Because Paadar’s job is partially subsidized by the Finnish government’s media fund, her stories aren’t subject to a paywall preventing views, which Lapin Kansa readers normally face unless they buy a subscription.

The Lapin Kansa‘s regular daily edition—of which about 40,000 are printed—costs the equivalent of $3.75 per copy, and the newspaper’s online manager, Eero Leppänen, said it costs more than that per copy to distribute papers to the small communities in the North.

Paadar’s parents, who live in Utsjoki, 450 kilometres due north from Rovaniemi, can’t get their print copy of Lapin Kansa until after 4 p.m in the afternoon.

With fast, fibre-optic internet available throughout northern Finland, Lapin Kansa, which is owned by Alma Media, now aims to increase its online readership.

In the past, the newspaper even offered a tablet with each new online subscription as an incentive, part of a larger effort to “Make Lapland more digital.”

Unlike Nunatsiaq News, which is entirely supported by advertising, Lapin Kansa is now “very driven by subscription,” said Leppänen, with a three-month online subscription to Lapin Kansa offered for less than $30 (18 euros).

It’s a tough media environment in Lapland, where the other major newspaper in the region, the Pohjolan Sanomat, folded three years ago.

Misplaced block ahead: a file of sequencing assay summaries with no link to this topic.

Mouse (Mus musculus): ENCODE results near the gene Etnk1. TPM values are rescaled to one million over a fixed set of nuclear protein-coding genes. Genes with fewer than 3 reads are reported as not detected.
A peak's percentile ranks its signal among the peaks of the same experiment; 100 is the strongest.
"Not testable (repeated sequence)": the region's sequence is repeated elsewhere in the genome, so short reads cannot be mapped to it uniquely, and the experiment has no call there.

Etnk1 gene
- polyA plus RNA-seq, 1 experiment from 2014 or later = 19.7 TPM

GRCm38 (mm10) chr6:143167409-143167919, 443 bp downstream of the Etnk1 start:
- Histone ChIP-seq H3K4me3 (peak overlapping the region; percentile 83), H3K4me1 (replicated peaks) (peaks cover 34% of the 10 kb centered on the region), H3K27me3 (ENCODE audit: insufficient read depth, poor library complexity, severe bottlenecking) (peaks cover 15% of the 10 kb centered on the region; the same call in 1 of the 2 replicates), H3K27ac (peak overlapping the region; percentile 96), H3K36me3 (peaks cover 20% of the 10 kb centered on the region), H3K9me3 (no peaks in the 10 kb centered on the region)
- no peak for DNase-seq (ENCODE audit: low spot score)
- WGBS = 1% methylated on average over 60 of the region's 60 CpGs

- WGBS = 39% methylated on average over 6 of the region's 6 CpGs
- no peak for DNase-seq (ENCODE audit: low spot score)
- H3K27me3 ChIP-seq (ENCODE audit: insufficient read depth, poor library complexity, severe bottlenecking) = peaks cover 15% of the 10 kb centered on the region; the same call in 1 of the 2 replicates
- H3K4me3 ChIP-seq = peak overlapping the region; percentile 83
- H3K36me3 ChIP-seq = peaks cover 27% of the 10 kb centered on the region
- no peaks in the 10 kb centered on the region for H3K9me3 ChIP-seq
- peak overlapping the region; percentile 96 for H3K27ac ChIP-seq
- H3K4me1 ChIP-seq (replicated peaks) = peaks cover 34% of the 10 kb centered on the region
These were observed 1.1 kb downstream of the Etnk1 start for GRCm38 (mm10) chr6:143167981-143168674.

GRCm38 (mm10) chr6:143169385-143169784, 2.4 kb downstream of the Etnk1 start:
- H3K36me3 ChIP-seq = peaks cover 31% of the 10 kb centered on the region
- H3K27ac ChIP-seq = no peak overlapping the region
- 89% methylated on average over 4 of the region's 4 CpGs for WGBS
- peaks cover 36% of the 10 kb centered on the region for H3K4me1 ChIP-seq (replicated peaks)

Leppänen now follows Lapin Kansa‘s online edition’s numbers in the newsroom on a large screens in the middle of the newsroom, which tell, among other things, how many readers are on every story, and how the day’s performance ranks with other days.

More than 40 per cent of its readers come to the website’s stories via Facebook—not unlike Nunatsiaq News.

Discussion of media is included during this week’s Arctic Spirit conference, which gets underway Nov. 15. The conference, with 300 participants from 20 countries, marks Finland’s first major event during its two-year chairmanship of the Arctic Council and its main Arctic event during its centennial celebration year of independence from Russia.

On Nov.16, Maria Saijets, a journalist with Yle Sámi, will moderate a media panel that includes Nunatsiaq News’ Jane George; Thomas Nilsen, editor of the Independent Barents Observer; Antti Kokkonen, editor-in-chief of Lapin Kansa; Florian Stammler, a research professor at the Arctic Centre at the University of Lapland; and Rosa-Máren Magga, an intern at International Barents Secretariat.

You can find the full schedule of the Arctic Spirit conference here or watch the sessions live here.

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(1) Comments:

#1. Posted by Traveler on November 14, 2017

Another fine example on how to do things in the Arctic and the north.

Hopefully up here we can have more connection with this part of the arctic and see what is more possible than what is lead to be by some.

Their small country invests much more into their region the north than what our country does for our north.

When you travel there and see what is possible the 150 celebration kinda loses its bling.